Northampton County is hell bent on relocating and centralizing its human services department to a building under construction in Bethlehem Township. But to make this work, it had to unload the two buildings where human services workers are located. One of these places is the Bechtel Building, which was sold last Wednesday to prominent Bethlehem Attorney Justin McCarthy. But the other property, Easton's Wolf Building, is more problematic. Developer Mark Mulligan agreed to purchase the property in June for $1.925 million, but his agreement was contingent on a KOZ tax exemption that could be disapproved by the state. Mulligan told Council he'd probably still go ahead if the designation was disapproved, but reducing the assessment would sweeten the pot for Mulligan.
Never mind that the state could very well decide to grant the KOZ. Let's give this guy another tax break!
There's no need to sweeten his pot. Easton has fallen over itself to give Mulligan practically anything he wants. The Easton Silk Mill project, for example, has benefited from at least $7 million in RCAP grants, but the City is just giving it to this guy. That's a project that could easily be split up among three or four developers, but Mulligan is their fair-haired boy. He once sang opera, so he must have class.
Recently, a trendy "Cheeburger Cheeburger" opened up at one of Mulligan's properties. Easton waived all permit fees. Do you think they did that for Sharbel Koorie's "Daddy's Place," which opened up just a stone's throw away?
Some people get special treatment. Others get the bill.
Not content with all the money and projects they've showered on Mulligan, which includes regular payments from the Easton Redevelopment Authority as a project manager, Easton officials wanted the assessment reduced at the Wolf Building.
To be more specific, Easton Redevelopment Authority's Richard McAteer, wanted that assessment reduced. So he asked the County to start the ball rolling..
Here's the problem. If you know you could never get a nickel over $150,000 for your property, but the tax man says it's worth $300,000, you can always file an assessment appeal. But if you want it to take effect for the next tax calendar year, you must file by August 1. This way, the Assessment office has time to process and hold a hearing. This isn't some rule or guideline. It's an ordinance. It was adopted by Northampton County Council in 2010, pursuant to the state Tax Code. It's the law.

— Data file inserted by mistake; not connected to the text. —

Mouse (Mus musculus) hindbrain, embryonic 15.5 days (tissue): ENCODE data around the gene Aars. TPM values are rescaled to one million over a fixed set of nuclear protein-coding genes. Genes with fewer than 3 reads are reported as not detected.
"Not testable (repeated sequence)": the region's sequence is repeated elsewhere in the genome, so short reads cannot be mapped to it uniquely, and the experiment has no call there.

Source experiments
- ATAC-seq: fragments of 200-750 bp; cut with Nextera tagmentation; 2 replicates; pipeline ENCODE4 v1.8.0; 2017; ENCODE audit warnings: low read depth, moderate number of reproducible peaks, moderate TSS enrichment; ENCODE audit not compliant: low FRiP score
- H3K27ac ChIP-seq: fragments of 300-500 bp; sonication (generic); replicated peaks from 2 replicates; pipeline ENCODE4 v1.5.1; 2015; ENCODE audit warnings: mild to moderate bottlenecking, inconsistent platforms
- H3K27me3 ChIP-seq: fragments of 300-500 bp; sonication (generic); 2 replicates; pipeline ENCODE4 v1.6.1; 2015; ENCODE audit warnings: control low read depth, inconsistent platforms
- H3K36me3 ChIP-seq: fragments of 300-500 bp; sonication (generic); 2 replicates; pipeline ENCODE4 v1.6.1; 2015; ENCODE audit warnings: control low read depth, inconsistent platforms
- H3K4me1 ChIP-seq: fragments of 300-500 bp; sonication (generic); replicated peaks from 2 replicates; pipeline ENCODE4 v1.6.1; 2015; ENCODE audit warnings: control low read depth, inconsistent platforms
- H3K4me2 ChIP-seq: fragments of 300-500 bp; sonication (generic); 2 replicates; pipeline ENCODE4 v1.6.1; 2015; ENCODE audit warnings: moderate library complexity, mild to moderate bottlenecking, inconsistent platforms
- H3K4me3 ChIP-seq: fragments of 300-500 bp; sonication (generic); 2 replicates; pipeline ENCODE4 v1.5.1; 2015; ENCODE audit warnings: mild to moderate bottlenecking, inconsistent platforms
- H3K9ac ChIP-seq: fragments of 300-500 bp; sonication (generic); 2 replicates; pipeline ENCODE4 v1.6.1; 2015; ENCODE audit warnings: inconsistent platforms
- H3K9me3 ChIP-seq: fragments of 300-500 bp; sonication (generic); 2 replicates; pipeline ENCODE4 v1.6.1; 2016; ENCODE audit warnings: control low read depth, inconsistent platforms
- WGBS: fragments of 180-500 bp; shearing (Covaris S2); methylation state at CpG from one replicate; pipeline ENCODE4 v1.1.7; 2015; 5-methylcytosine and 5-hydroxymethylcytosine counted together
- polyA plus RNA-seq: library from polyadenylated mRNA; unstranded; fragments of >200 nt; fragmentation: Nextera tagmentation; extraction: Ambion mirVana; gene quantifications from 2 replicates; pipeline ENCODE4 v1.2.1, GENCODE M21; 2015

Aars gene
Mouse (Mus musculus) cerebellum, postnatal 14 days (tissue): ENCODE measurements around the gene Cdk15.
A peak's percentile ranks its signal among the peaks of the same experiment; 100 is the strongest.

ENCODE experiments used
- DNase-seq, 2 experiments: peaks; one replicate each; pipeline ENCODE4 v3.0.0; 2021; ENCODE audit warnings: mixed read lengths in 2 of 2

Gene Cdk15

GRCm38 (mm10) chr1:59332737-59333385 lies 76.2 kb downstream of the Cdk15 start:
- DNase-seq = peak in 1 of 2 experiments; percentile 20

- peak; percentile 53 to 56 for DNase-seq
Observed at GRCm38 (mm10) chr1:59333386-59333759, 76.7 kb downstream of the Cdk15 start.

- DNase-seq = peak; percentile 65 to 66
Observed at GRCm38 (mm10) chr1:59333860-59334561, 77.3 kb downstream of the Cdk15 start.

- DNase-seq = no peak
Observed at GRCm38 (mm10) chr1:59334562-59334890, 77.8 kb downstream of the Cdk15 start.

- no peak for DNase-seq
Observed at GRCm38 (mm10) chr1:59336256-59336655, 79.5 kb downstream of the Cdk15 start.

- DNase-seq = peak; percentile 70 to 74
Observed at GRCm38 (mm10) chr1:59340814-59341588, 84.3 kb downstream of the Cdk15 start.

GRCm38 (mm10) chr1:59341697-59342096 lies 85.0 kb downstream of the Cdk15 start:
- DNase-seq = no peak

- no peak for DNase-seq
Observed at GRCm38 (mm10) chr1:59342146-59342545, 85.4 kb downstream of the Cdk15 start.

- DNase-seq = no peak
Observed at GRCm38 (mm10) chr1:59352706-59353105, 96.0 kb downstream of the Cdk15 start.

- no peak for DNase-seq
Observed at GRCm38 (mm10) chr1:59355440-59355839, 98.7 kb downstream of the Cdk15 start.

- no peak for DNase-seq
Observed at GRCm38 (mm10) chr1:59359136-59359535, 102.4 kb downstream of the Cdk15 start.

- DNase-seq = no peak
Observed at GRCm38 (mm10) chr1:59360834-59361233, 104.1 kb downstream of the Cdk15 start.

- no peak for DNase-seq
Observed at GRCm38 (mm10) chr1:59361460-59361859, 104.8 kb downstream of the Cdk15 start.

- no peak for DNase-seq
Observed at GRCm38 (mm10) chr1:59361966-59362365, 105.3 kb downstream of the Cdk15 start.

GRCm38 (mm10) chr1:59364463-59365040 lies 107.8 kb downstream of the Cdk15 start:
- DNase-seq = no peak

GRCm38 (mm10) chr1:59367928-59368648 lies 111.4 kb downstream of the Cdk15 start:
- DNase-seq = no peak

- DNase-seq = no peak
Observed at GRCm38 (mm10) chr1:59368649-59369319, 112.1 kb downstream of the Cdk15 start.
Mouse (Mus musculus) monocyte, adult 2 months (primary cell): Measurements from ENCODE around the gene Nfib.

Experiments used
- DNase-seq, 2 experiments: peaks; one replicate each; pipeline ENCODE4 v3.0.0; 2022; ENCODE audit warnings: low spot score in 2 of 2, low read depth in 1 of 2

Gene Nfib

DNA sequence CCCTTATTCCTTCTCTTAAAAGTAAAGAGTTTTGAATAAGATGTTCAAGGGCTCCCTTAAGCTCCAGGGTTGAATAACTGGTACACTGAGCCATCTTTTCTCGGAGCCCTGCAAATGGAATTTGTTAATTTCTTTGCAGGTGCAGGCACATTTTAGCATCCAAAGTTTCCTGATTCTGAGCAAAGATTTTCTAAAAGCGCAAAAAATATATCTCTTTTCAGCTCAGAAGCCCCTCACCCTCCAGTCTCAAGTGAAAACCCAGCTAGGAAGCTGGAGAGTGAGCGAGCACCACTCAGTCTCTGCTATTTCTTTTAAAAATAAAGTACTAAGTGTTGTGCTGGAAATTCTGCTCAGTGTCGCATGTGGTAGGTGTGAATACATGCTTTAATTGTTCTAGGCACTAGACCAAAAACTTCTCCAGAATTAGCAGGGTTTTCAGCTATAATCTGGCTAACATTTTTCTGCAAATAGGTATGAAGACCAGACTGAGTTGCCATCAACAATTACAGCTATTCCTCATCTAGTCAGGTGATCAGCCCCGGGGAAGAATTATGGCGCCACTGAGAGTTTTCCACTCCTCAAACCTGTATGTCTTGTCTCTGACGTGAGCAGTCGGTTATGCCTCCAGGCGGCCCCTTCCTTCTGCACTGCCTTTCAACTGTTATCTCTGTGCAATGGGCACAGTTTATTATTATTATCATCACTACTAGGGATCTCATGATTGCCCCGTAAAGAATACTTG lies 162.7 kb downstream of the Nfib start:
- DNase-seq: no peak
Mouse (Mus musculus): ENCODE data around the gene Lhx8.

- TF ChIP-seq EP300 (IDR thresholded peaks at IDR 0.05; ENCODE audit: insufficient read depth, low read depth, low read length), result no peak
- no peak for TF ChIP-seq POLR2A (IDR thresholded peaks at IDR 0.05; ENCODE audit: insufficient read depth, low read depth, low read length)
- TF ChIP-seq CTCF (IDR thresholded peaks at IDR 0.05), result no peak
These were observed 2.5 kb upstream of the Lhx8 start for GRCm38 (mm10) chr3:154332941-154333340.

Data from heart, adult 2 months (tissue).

Northampton County, at the urging of Easton officials, appealed the $1.6 million assessment of the Wolf Building, which translates to a building worth $4,224,000. Obviously, it is overvalued. But instead of filing its appeal on or before August 1, it filed on November 19.
Under state law and a Northampton County Ordinance, the Revenue Appeals Board lacked the authority to reduce the assessment for calendar year 2014. But they did it anyway.
During the hearing, the County produced a 2012 appraisal that valued the property at $1.8 million (not the $760,000 incorrectly reported yesterday). A County appraiser decided to appraise the property herself, using both comparable sales and income. She valued the property at $2.55 million, far more than the the $1.925 million that Mulligan agreed to pay.
The Revenue Appeals Board decided to ignore the County's own appraiser and reduce the value of the property to $1.925 million, the amount that Mulligan agreed to pay. But there was a problem. Appeals Board members Bob Miklas and George Andralis voted to reduce the assessment, but Board members Marci Carter and Leonard Zavacky said No.
This dilemma was solved when Miklas announced that he had a proxy from the absent fifth board member. That absentee is none other than Richard McAteer, the Easton Redevelopment Authority official who improperly suggested that the assessment be reduced in the first place.
So the bluebloods took care of each other on Monday.
And we will make up the difference.
If the state grants a KOZ and exempts the property from all property taxes for ten years, this will mean that the Revenue Appeals Board broke the law for nothing.
According to one assessment official, there has never been an occasion before Monday in which a late appeal was entertained for the next calendar year. And she's never heard of a Board member voting by proxy.
The Board is clearly playing favorites, especially among certain Easton-connected property owners. I've been told for example that Gretchen Longenbach, an Easton official tied at the hip to McAteer, has had the assessments reduced on two of her Bethlehem-owned properties. I am not sure about that, but will be checking.
After playing favorites with Easton Savior Mark Mulligan, the Revenue Appeals Board screwed Abe Atiyeh. He had appealed the assessment on a school building that he actually owns, located on Northampton Street. He had an appraisal, but failed to submit it ten days before the hearing. He was shot down for failing to follow their rules. This was from the same Board that thought nothing of breaking both County and state law for the opera singer.
Abe's blood is not blue enough.
What's disturbing about this is the involvement of Richard McAteer, who was Shadow Mayor under Phil Mitman. After screwing that up, he's latched onto Executive Elect John Brown. It is McAteer who got Brown on the RenewLV Board and who introduced him to all the Lehigh Valley Partnership aristocrats. It is McAteer who thinks he can vote by proxy on a quasi judicial board, and who urged the County to violate the law. It is McAteer who jumped the gun on getting a lower assessment without waiting for a KOZ determination that could be granted.